Above shadowy, crime-infested streets a masked avenger watches. Denny Colt (Gabriel Macht) was one of Central City?s finest cops until a gangster?s bullet ended his life. Now Fate has brought him back from the beyond as Th... more »e Spirit, a street-hardened hero who faces off against seductive foes like the voluptuous Sand Saref (Eva Mendes) and the alluring Silken Floss (Scarlett Johansson). Then, of course, there?s his evil archenemy, The Octopus (Samuel L. Jackson), with a mission to wipe out Spirit?s beloved city as he pursues his own version of immortality in this graphic action-thriller.« less
"First off, let me make it clear this movie may not appeal to everyone. It's the cinematic equivalent of Frank Miller's recent comic work: incredible visuals with ridiculous, over-the-top dialogue. Likewise, if you try to take this film seriously then you may not gain much gratification. However if you view The Spirit with an open mind as you would while watching the Adam West Batman show or reading Frank Miller and Jim Lee's All-Star Batman and Robin, then you're sure to have a much more enjoyable time with this irreverent pop culture parody. At several points in this film you just have to laugh out loud at the absurdity. Just don't go in expecting Sin City or The Dark Knight. The Spirit is on the other end of the artistic spectrum, demented post-modern camp/kitsch exploitation.
Even though Miller updated The Spirit with his own visual trademarks and sense of humor, in many ways it's very faithful to Will Eisner's comic. I must emphasize the term "comic" since that is exactly what Will Eisner's creation was, a comic book with a humorous, comedic core. In any sense of the word, The Spirit is a "comic" film through and through. You get the feeling as if Frank Miller wrote/illustrated a modern Spirit graphic novel and then adapted his work to film panel by panel. Comic fans will also appreciate many of the subtle (and not so subtle) nods to comic book culture such as "the Elektra complex", which of course references Miller's own legendary run on Daredevil. (which was inspired by Will Eisner's original Sand Saref storyline from The Spirit)
In conclusion, The Spirit is a fun comic book film ideal for Frank Miller fans and comic book fans in general with an offbeat sense of humor.
Just plain damn wierd.
trashcanman | Hanford, CA United States | 04/19/2009
(3 out of 5 stars)
"Chalk me up as a Frank Miller fanboy. Along with fellow visionary Alan Moore, he changed the world of comic books forever with his bleak, noir-heavy storytelling and striking art style into something that wasn't just for kids anymore. God bless him for that. Along with Robert Rodriguez, he brought his pulp masterpiece Sin City to the big screen and kicked the a$z of every person who saw it. But could he duplicate the same artistic success with somebody else's creation and without the help of a directing dynamo like Rodriguez? Not so much. But in spite of all the bile that has been spewed upon Miller's solo directorial debut "The Spirit", I had myself a good ol' time. And with the right attitude, you might as well. Just be prepared for a whole lotta cheese.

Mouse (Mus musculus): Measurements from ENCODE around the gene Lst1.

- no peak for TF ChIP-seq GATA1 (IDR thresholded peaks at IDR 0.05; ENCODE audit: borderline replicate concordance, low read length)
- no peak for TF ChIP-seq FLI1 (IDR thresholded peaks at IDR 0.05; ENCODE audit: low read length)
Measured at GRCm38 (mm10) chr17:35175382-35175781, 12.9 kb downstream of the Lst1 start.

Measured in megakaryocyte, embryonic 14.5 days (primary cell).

Now I have not read any of Will Eisner's comics so I simply cannot comment on how this fares as an adaptation. I suspect not so well. A lot of people who saw this went in seeing the amazing visual style of "Sin City" coupled with Miller's name and expected more of the same. Visually, "The Spirit" may be even better, but the tone.....well I can honestly say I haven't seen anything else quite like it. Between this and some of his recent comic work (oh yeah, "All-Star Batman and Robin", I'm looking at you!) I believe that Miller has gone little bit bonkers after so many years of writing mean and nasty comic books. This movie is practically a comedy. At times absurdly so. I'm talking Adam West as Batman comedic. For all the stark black-and-white imagery, classic crime story dialogue, and sultry vamps it's hard to take a film or character seriously when he's thrown out of a building by his girl, gets his coat caught on a statue and dangles with his pants around his ankles while a crowd mocks him (one kid simply states "He looks stupid!", while another bystander chimes "You will believe a man CAN'T fly!"). In the end, "The Spirit" is about camp as much as anything else. I laughed out loud several times. This movie is definitely being filed in the "so bad it's good" file. I just think that Miller's faux-serious tone here coupled with the darkness of his previous work just did not gel with the fans on this one.
Lots of good, though. Again, the visuals are stunning. This is one aspect that has always been a can't miss for Frank Miller. The silhouette image of white blood on black concrete, the partially-real/partially-animated hero jumping from rooftop to rooftop, the classical sexiness of the ladies, the reds, the greys; this one is head-to-toe eye candy. Speaking of which, I was shocked to find a PG-13 flick from a man who is loathe to ever draw a fully-clothed woman. Maybe Miller's a chauvinist or just a slave to his adolescent fantasies (the smart money's on door #2) but aside from a few genuine a$zkicking characters like Elektra and deadly little Miho, it seems like every woman he draws is A) as close to naked as he can get her if he's drawing a mainstream comic, B) naked if at all possible, C) in the story primarily for titillation, and D) ridiculously horny. The gallery here is sexy as all hell, but amount to a bunch of caricatures. But to be fair, every character in this film is a caricature, not just the "broads". This brings me to the best casting choice this side of Paz Vega as the blade-wielding looney-tune Plaster of Paris (yes, that is her name): Samuel L. Jackson as the cosplay-happy supervillain The Octopus. When it comes to playing comically over-the-top, this is the man to call first. In one scene he and his henchmistress are dressed as samurai. If I was in the theater, I would have shouted "SHO NUFF!" at the screen. Then maybe one dude would have laughed because he actually saw The Last Dragon. God, I'm a freakin' nerd.
The story....who cares. Some complete nonsense about Greek mythology, immortality, and The Spirit's long-lost girlfriend. The point is this: this movie is 100% bat$hi+, ridiculous, visually stimulating, and good for some WTF-style laughs. I'm talking tiny head attached to a foot hopping around WTF-style laughs. I mean a villain who works eggs into every conversation he has over the course of an hour and a half WTF-style laughs. If you take a second of this film seriously , you'll have wasted your time. This is just a guilty pleasure homage filled with sly references to comics and cinema past. Arguably better then the film is the special feature "Miller on Miller" where the master gives us a 15-minute lesson on comic history and the medium's significance along with a metric ton of insight into his life and career.